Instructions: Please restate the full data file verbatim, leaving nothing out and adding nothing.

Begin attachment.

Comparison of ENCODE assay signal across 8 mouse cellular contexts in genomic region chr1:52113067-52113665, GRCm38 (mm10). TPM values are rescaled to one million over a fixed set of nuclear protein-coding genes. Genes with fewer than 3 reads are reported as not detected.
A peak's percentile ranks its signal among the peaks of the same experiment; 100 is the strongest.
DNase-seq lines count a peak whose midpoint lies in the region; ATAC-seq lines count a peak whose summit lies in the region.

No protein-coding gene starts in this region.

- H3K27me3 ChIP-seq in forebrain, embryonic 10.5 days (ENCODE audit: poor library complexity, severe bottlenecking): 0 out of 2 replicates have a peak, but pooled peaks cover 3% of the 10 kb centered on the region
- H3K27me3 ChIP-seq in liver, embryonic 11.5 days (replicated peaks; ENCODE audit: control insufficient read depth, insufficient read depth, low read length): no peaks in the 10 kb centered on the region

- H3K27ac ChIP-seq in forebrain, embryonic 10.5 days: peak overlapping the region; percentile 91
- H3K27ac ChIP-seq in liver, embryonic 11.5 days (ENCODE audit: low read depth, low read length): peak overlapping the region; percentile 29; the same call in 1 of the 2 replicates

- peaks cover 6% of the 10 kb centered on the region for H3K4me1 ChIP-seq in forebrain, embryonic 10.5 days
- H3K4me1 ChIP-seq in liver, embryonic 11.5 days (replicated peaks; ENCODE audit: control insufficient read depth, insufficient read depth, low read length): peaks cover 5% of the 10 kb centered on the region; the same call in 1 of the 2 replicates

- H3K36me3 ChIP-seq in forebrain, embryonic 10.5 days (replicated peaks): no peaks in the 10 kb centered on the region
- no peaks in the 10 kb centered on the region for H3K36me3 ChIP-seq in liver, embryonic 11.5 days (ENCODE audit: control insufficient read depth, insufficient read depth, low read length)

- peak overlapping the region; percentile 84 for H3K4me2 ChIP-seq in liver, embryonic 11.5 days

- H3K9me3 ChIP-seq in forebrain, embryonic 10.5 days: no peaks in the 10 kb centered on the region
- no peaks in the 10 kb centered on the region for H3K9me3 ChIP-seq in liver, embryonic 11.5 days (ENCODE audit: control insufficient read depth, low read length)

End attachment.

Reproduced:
Comparison of ENCODE assay signal across 8 mouse cellular contexts in genomic region chr1:52113067-52113665, GRCm38 (mm10). TPM values are rescaled to one million over a fixed set of nuclear protein-coding genes. Genes with fewer than 3 reads are reported as not detected.
A peak's percentile ranks its signal among the peaks of the same experiment; 100 is the strongest.
DNase-seq lines count a peak whose midpoint lies in the region; ATAC-seq lines count a peak whose summit lies in the region.

No protein-coding gene starts in this region.

- H3K27me3 ChIP-seq in forebrain, embryonic 10.5 days (ENCODE audit: poor library complexity, severe bottlenecking): 0 out of 2 replicates have a peak, but pooled peaks cover 3% of the 10 kb centered on the region
- H3K27me3 ChIP-seq in liver, embryonic 11.5 days (replicated peaks; ENCODE audit: control insufficient read depth, insufficient read depth, low read length): no peaks in the 10 kb centered on the region

- H3K27ac ChIP-seq in forebrain, embryonic 10.5 days: peak overlapping the region; percentile 91
- H3K27ac ChIP-seq in liver, embryonic 11.5 days (ENCODE audit: low read depth, low read length): peak overlapping the region; percentile 29; the same call in 1 of the 2 replicates

- peaks cover 6% of the 10 kb centered on the region for H3K4me1 ChIP-seq in forebrain, embryonic 10.5 days
- H3K4me1 ChIP-seq in liver, embryonic 11.5 days (replicated peaks; ENCODE audit: control insufficient read depth, insufficient read depth, low read length): peaks cover 5% of the 10 kb centered on the region; the same call in 1 of the 2 replicates

- H3K36me3 ChIP-seq in forebrain, embryonic 10.5 days (replicated peaks): no peaks in the 10 kb centered on the region
- no peaks in the 10 kb centered on the region for H3K36me3 ChIP-seq in liver, embryonic 11.5 days (ENCODE audit: control insufficient read depth, insufficient read depth, low read length)

- peak overlapping the region; percentile 84 for H3K4me2 ChIP-seq in liver, embryonic 11.5 days

- H3K9me3 ChIP-seq in forebrain, embryonic 10.5 days: no peaks in the 10 kb centered on the region
- no peaks in the 10 kb centered on the region for H3K9me3 ChIP-seq in liver, embryonic 11.5 days (ENCODE audit: control insufficient read depth, low read length)